The objective is to measure the ability of an organisation to withstand a disruption in its critical infrastructure facilities and to maintain or quickly restore its functionality. In practice, this is largely done in the form of self-testing. To be resilient, organisations must fundamentally take into account factors such as strong and flexible leadership, an awareness and understanding of their operational environment, their ability to adapt to rapid change, and so on.

Krisenmanagement Resilienz

Technological recovery

Technological or technical resilience is most commonly referred to in the field of critical infrastructure and is when an infrastructure is able to withstand damage or disruption and can be restored quickly and cost-effectively if compromised. Typical characteristics of critical infrastructure resilience includes: Robustness, redundancy, resourcefulness and rapid recovery, returning to normal as quickly as possible after a disaster.

Recovery can be enhanced, for example, by unplanned maintenance, how easy it is to restart the system, the independence of the system from other systems that may have failed, etc. These characteristics are in turn influenced by several other indicators. For example, unplanned maintenance depends on the availability of maintenance staff and spare parts, or whether the system has been designed to be resilient with regard to unplanned maintenance.

The latter is often referred to as maintainability. For example, if a technical system has already been designed to be resilient, it should be based on modules as much as possible. A technical failure in one part of the system could then be quickly repaired by removing the failed module and replacing it with a new one. Such a system would then be easier to maintain than systems without this feature and could be restored more quickly in the event of a technological failure.

Economic recovery

Economic resilience is broadly about examining the economic consequences of the presence or absence of resilience, with the aim of proposing and promoting resilience measures, including economic or financial recovery. The Darwinian approach characterises economic resilience as follows: Systems that cannot adapt, like species, have no chance of survival.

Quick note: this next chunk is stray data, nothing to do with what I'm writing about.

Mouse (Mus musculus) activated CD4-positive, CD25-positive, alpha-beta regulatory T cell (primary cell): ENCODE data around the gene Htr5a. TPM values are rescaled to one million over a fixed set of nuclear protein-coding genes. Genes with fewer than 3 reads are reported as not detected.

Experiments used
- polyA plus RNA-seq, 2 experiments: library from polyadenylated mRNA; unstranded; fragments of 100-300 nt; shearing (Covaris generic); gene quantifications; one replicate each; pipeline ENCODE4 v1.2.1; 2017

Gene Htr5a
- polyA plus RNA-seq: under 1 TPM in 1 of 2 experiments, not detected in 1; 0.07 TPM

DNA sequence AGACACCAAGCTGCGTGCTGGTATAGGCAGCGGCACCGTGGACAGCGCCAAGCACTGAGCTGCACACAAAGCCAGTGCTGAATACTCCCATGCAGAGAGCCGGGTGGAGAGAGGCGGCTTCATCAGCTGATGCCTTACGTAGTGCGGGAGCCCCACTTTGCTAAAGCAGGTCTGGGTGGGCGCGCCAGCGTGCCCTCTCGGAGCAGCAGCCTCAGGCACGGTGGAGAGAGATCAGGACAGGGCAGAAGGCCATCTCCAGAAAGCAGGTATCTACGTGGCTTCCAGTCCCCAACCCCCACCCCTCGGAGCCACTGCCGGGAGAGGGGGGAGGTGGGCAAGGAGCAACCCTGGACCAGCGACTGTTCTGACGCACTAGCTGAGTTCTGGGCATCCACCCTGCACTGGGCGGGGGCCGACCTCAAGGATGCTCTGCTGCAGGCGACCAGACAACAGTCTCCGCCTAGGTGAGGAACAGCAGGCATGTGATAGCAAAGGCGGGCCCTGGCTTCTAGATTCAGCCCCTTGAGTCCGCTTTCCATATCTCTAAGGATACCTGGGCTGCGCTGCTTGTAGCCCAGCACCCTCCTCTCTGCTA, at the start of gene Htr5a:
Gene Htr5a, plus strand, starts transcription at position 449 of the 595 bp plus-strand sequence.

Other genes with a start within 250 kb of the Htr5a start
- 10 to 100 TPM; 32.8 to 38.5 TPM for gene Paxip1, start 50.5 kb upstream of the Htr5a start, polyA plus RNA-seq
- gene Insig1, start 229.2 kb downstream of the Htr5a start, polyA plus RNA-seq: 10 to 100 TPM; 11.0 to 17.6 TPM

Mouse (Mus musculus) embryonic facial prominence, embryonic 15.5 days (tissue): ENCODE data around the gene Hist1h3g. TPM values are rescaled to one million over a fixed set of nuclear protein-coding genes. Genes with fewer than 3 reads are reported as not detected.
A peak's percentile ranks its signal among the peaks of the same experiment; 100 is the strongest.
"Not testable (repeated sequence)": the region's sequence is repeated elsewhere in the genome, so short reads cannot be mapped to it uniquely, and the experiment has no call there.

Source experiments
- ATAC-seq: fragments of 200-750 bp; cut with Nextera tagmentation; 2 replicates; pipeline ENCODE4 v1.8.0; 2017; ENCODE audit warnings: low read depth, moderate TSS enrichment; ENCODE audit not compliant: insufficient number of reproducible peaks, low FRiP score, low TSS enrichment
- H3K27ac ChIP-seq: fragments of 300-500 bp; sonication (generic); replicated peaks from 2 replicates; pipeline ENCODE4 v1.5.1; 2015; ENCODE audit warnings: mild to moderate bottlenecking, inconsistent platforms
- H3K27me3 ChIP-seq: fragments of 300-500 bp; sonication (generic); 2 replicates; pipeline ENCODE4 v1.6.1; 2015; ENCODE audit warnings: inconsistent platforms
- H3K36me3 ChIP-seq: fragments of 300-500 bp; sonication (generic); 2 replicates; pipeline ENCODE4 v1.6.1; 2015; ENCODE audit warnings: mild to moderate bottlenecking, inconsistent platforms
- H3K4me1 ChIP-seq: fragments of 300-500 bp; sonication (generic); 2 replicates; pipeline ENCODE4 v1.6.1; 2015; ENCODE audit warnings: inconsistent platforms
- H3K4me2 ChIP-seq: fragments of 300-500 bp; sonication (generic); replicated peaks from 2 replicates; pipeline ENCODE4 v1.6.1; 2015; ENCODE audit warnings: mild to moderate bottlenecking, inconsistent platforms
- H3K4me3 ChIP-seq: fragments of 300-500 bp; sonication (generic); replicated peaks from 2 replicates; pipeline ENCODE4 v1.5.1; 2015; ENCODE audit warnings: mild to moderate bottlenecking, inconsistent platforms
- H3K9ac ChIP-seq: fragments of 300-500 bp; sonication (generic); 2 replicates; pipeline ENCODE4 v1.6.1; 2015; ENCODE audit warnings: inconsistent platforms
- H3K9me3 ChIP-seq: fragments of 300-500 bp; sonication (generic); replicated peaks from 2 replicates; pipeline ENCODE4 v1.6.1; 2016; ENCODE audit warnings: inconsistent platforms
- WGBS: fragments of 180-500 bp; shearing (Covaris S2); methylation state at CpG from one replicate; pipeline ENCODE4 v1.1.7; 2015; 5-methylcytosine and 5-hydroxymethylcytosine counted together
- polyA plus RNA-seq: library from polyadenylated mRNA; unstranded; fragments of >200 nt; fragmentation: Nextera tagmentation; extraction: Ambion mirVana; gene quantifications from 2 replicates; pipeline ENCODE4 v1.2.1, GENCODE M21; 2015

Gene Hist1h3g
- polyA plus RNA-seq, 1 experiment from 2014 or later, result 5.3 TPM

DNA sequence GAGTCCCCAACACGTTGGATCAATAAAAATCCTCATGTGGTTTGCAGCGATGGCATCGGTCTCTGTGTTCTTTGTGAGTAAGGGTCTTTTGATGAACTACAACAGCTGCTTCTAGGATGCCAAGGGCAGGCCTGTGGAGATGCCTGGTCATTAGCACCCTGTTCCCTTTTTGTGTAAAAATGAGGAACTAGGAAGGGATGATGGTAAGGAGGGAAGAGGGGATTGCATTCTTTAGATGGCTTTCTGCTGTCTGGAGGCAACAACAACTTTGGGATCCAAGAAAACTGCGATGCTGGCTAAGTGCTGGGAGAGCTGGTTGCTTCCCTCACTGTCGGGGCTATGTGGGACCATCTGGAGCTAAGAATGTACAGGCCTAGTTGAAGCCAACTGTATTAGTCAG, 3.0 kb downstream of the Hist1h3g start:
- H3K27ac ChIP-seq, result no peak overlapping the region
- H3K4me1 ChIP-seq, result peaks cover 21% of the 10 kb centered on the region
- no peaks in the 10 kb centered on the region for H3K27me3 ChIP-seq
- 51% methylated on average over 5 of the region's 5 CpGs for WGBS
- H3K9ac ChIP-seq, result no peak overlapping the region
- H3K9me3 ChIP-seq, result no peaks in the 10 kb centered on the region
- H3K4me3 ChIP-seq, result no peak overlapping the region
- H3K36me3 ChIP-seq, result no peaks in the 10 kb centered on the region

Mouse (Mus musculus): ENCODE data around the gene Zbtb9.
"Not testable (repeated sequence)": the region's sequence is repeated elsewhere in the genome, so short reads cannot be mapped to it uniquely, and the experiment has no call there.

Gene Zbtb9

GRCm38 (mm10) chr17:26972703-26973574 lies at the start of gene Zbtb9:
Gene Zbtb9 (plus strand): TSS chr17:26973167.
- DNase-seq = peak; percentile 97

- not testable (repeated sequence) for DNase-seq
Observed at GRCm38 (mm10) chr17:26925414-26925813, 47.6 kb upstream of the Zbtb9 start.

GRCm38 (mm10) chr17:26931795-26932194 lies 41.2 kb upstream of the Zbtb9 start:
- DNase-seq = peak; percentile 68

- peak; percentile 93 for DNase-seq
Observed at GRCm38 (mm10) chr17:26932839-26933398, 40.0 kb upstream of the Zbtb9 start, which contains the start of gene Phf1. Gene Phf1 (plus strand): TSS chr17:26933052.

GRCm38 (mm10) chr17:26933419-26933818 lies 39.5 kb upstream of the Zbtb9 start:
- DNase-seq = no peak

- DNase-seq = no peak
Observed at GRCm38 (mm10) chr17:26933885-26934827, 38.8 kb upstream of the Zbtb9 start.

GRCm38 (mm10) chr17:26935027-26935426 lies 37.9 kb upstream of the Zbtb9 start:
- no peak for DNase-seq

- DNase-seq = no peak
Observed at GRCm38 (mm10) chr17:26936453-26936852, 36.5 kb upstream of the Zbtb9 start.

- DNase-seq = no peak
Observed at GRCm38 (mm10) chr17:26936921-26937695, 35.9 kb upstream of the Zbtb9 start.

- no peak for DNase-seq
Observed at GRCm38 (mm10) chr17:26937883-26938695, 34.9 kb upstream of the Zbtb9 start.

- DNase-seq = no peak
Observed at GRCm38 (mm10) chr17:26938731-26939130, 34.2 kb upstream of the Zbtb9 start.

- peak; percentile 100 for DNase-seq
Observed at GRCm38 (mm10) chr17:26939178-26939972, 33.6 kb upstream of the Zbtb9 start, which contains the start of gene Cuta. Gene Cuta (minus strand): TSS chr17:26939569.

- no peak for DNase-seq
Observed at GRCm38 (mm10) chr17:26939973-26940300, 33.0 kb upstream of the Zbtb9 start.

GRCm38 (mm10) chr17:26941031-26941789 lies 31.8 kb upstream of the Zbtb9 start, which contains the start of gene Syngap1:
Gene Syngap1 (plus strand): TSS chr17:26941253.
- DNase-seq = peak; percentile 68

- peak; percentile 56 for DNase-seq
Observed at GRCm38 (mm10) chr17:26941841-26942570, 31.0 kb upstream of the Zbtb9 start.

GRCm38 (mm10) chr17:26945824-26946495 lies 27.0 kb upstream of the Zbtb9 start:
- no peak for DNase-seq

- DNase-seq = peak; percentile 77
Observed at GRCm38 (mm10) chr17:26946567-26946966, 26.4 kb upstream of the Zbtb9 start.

In economic terms, the focus is on the dynamics of technological innovation and the need for adaptive behaviour in companies and markets. The following aspects play a role here:

  • the extent of regional economic diversification,
  • the ability to substitute and save necessary inputs,
  • the commercial and industrial improvisation capacity, and
  • the time needed to regain capacity or lost revenues.

A distinction is made between static economic resilience and dynamic economic resilience. The former describes the ability of a unit or system to maintain function (e.g. to continue producing), the latter the speed with which a unit or system recovers to reach a desired state.

Further, economic resilience can be divided into three domains:

  1. microeconomic (individual enterprise or household),
  2. meso-economic (single industry or market) and
  3. macroeconomic (combination of all economic units).

The latter overlaps significantly with the focus on community or societal resilience. The idea is to develop economic resilience indicators for all three levels. Together they form a kind of overall index to characterise economic resilience.

Psychological recovery

Psychological resilience concerns the ability to recover on a personal level. This is all closely related to the debate on psychological recovery and the research that focuses on post-traumatic stress disorder (PTSD). PTSD can result from a variety of situations, not only for the victims of a crisis, but also for the emergency responders working in the field.

Psychological resilience focuses on how to measure whether or not a person is psychologically resilient, particularly to PTSD. The indicators that most often lead to low resilience to disasters include lack of social support, previous trauma, loss of resources, human loss and poor physical or mental health.

Interventions to improve these conditions or to target the most vulnerable groups can increase psychological resilience.

Krisenmanagement Recovery


The process of recovery focuses, on the one hand, on recovery planning, which is not about the actual recovery phase, but rather about preparation, i.e. the elements that need to be in place to facilitate post-crisis recovery. Secondly, recovery concerns resilience, which is concerned with the central question of how systems can recover quickly after a failure - at the societal, organisational, technological, economic and psychological levels. Find out what lessons can ultimately be learned from a crisis in the 8th and final part of our blog series

Image sources: GroupAlarm, Canva Pro

Noémi Fenyves | Content Marketing
Cover image licensed by: Canva Pro